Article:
Restructuring Today
March 6, 2006

NEMA favors market pricing for Maryland

NEMA sees Baltimore Gas & Electric's impending move to market-based rates as a window of opportunity for small customers.

          The marketer group wants the Maryland PSC to favor market prices so that marketers can pour into the state and offer better deals at today's lower prices.

          BG&E bid out its power supply for SOS beginning in June when wholesale prices were high.

          That means customers coming off below-market, frozen rates will see a 70% jump in their power bills.

          That got GOP Gov Robert Ehrlich to ask the PSC to ease the shock.  The PSC staff came up with a three-year plan to phase in higher rates. 

          Customers would see the true power price on bills but pay less for distribution for seven months.

          After that, bills rise to cover both full rates and the deferred balance with interest but the program is strictly voluntarily. 

          Customers would have to opt in or -- if they're smart -- shop for cheaper power.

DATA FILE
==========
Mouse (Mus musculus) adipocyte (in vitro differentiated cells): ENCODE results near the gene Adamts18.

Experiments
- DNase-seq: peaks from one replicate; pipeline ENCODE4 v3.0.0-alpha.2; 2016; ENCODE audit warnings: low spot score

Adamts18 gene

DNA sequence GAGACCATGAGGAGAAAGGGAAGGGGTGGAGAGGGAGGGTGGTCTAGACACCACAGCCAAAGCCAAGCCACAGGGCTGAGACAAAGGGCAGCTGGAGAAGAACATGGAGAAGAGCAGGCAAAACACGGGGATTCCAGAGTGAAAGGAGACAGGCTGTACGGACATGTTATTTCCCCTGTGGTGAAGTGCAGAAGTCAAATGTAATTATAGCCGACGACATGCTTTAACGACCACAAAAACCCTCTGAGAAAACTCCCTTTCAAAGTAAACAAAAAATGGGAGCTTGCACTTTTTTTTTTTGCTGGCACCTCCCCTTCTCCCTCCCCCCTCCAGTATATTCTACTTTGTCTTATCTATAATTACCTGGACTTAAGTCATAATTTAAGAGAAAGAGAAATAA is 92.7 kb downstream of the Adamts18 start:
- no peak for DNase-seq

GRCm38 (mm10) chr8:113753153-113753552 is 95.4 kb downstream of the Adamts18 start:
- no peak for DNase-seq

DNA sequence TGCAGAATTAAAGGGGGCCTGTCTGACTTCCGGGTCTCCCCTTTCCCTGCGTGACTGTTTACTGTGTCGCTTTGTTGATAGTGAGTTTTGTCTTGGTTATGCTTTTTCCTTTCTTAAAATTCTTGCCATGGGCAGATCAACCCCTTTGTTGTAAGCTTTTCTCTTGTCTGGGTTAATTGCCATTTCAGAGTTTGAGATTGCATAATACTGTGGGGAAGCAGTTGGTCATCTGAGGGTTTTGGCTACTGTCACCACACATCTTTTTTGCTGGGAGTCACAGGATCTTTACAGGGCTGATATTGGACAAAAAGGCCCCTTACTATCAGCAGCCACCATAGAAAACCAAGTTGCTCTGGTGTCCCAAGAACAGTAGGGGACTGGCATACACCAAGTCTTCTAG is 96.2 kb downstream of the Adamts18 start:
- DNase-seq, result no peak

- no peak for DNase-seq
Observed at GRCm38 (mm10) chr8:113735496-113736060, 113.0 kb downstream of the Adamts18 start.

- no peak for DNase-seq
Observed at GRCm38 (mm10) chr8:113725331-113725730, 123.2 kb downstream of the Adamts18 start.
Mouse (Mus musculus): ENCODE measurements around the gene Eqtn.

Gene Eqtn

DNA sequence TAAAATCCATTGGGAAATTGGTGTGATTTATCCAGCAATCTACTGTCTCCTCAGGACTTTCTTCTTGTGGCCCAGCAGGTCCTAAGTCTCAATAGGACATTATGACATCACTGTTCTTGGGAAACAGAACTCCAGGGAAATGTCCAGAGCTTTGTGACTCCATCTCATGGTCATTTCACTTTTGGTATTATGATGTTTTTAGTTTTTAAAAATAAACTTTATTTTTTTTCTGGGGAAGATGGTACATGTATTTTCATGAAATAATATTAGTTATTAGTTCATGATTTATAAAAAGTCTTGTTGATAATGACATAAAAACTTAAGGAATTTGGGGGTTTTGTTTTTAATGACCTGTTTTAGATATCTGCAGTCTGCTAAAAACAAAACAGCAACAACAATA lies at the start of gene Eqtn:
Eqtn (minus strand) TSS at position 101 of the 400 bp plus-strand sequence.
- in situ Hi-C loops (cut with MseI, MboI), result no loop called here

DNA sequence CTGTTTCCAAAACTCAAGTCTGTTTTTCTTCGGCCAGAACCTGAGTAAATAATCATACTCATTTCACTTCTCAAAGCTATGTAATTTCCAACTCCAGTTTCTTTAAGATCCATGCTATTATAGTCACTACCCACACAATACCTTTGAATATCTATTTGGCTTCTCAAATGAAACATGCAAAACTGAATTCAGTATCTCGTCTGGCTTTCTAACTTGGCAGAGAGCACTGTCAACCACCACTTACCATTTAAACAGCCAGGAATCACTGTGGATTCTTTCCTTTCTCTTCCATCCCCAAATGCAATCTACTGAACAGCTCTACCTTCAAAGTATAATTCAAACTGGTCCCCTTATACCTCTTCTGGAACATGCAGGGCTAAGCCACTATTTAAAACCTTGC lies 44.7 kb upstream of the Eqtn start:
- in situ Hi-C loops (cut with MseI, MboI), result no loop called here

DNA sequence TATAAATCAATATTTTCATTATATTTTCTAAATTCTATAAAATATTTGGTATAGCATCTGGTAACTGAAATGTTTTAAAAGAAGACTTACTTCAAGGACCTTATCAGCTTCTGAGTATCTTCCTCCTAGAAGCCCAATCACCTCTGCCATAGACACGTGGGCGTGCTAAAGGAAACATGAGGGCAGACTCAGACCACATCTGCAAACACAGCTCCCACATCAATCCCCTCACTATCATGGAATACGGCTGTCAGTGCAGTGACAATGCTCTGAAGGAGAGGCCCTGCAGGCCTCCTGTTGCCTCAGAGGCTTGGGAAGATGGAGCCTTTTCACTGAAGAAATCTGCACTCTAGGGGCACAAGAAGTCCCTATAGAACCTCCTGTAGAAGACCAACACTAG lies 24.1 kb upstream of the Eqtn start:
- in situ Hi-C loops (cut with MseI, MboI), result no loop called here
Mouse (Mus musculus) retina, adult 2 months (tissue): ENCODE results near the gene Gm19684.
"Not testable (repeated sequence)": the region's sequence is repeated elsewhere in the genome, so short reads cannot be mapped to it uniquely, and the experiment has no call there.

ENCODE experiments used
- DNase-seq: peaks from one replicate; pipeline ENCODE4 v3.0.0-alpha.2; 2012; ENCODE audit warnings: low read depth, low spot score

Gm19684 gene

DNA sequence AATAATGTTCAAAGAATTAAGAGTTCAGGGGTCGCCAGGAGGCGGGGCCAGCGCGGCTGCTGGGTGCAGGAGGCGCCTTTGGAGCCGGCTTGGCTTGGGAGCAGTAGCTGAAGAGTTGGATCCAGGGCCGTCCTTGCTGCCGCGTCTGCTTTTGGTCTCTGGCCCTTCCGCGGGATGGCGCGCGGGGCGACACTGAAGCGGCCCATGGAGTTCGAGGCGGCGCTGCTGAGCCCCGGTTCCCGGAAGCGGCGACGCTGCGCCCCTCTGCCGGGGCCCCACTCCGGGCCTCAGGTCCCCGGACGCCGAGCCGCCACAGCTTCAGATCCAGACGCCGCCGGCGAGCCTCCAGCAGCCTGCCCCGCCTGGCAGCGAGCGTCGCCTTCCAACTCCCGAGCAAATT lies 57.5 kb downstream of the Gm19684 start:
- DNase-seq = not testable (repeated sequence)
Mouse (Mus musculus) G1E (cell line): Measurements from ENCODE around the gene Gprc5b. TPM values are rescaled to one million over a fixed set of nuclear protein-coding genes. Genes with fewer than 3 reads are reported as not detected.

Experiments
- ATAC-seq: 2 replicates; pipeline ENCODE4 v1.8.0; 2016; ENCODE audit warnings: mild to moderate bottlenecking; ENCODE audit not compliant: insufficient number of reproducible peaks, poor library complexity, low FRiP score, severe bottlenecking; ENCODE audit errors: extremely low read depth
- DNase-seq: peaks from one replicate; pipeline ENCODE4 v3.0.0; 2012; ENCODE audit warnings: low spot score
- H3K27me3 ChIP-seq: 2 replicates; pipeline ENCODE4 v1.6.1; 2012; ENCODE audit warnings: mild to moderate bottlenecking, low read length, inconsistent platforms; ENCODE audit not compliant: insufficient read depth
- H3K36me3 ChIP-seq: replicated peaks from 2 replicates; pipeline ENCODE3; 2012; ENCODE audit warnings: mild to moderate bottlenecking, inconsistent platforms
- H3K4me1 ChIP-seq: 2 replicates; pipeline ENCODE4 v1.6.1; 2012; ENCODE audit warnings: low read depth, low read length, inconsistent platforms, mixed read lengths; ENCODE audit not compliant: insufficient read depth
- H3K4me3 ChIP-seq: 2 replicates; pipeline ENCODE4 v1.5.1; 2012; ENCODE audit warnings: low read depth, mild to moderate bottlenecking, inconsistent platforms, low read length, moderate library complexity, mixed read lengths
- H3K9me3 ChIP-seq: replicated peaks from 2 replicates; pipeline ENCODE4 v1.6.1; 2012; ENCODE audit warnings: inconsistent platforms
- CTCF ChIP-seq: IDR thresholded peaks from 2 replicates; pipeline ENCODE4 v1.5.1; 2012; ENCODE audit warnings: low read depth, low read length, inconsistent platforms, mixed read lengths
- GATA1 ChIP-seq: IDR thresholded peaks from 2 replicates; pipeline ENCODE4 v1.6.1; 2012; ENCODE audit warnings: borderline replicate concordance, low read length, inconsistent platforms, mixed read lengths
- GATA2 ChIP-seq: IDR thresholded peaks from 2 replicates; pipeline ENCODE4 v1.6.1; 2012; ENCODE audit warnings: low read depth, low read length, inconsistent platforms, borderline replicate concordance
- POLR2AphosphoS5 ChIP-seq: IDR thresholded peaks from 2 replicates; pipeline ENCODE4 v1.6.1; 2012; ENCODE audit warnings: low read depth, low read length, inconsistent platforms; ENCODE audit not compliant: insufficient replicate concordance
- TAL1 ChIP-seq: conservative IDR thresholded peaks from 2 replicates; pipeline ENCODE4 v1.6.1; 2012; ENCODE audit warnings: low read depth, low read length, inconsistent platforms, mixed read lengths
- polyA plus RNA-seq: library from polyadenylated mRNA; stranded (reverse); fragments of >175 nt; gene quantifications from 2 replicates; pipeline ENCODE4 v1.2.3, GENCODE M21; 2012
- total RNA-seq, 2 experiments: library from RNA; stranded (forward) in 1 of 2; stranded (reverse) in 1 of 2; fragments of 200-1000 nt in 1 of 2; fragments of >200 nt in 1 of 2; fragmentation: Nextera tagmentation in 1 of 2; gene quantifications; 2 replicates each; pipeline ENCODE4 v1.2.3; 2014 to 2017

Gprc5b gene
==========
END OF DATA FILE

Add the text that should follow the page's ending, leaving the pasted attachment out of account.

NEMA wants the PSC to get BG&E's market in order before the new SOS rates hit by:

            Providing customer lists to marketers;

            Requiring the utility to buy receivables from marketers at a fair discount -- eventually allowing any third party to buy marketers’ bad debts;

            Educating consumers in a competitively neutral way;

            Making sure consumers understand the costs of opting for the mitigation plan and get full information about their competitive options, and

            Ensuring customers who opt for the mitigation plan or using budget billing can choose a supplier any time without paying a penalty or exit fee.

          Since BG&E has to change its billing system to handle the mitigation plan, this is a good time to make other changes, NEMA pointed out.

          The competitive retail market "stalled badly because of the below-market rate freeze," NEMA noted.

          Now that consumers "finally have the opportunity to see demand-responsive, market-based pricing signals," it's a good time to consider low-cost measures to improve the market.



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